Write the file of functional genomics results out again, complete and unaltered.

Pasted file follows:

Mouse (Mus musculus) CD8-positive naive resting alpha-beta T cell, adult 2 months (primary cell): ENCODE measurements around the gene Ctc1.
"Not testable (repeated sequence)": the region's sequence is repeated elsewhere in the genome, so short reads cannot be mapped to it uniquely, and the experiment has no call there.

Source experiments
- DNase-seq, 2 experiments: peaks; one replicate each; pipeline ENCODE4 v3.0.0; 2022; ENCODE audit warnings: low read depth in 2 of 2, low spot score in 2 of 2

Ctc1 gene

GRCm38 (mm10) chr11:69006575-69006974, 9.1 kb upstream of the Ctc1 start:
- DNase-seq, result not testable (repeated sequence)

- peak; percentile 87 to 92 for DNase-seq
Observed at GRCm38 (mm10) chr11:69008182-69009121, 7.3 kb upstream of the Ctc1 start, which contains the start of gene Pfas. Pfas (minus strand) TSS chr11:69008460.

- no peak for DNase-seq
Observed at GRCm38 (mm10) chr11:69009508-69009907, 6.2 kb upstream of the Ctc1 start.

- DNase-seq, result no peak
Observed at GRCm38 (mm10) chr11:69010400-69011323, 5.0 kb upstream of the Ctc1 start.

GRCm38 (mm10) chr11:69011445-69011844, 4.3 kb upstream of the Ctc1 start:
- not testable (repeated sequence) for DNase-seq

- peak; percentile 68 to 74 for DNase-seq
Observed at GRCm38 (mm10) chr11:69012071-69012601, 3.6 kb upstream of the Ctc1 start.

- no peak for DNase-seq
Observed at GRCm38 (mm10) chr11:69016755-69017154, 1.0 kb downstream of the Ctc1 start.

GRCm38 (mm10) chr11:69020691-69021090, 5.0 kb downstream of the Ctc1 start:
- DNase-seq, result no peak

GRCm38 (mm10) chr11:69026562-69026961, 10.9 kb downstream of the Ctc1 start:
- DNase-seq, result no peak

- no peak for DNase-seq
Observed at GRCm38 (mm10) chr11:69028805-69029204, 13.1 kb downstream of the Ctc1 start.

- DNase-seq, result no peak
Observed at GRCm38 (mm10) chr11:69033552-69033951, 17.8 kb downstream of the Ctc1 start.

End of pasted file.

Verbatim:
Mouse (Mus musculus) CD8-positive naive resting alpha-beta T cell, adult 2 months (primary cell): ENCODE measurements around the gene Ctc1.
"Not testable (repeated sequence)": the region's sequence is repeated elsewhere in the genome, so short reads cannot be mapped to it uniquely, and the experiment has no call there.

Source experiments
- DNase-seq, 2 experiments: peaks; one replicate each; pipeline ENCODE4 v3.0.0; 2022; ENCODE audit warnings: low read depth in 2 of 2, low spot score in 2 of 2

Ctc1 gene

GRCm38 (mm10) chr11:69006575-69006974, 9.1 kb upstream of the Ctc1 start:
- DNase-seq, result not testable (repeated sequence)

- peak; percentile 87 to 92 for DNase-seq
Observed at GRCm38 (mm10) chr11:69008182-69009121, 7.3 kb upstream of the Ctc1 start, which contains the start of gene Pfas. Pfas (minus strand) TSS chr11:69008460.

- no peak for DNase-seq
Observed at GRCm38 (mm10) chr11:69009508-69009907, 6.2 kb upstream of the Ctc1 start.

- DNase-seq, result no peak
Observed at GRCm38 (mm10) chr11:69010400-69011323, 5.0 kb upstream of the Ctc1 start.

GRCm38 (mm10) chr11:69011445-69011844, 4.3 kb upstream of the Ctc1 start:
- not testable (repeated sequence) for DNase-seq

- peak; percentile 68 to 74 for DNase-seq
Observed at GRCm38 (mm10) chr11:69012071-69012601, 3.6 kb upstream of the Ctc1 start.

- no peak for DNase-seq
Observed at GRCm38 (mm10) chr11:69016755-69017154, 1.0 kb downstream of the Ctc1 start.

GRCm38 (mm10) chr11:69020691-69021090, 5.0 kb downstream of the Ctc1 start:
- DNase-seq, result no peak

GRCm38 (mm10) chr11:69026562-69026961, 10.9 kb downstream of the Ctc1 start:
- DNase-seq, result no peak

- no peak for DNase-seq
Observed at GRCm38 (mm10) chr11:69028805-69029204, 13.1 kb downstream of the Ctc1 start.

- DNase-seq, result no peak
Observed at GRCm38 (mm10) chr11:69033552-69033951, 17.8 kb downstream of the Ctc1 start.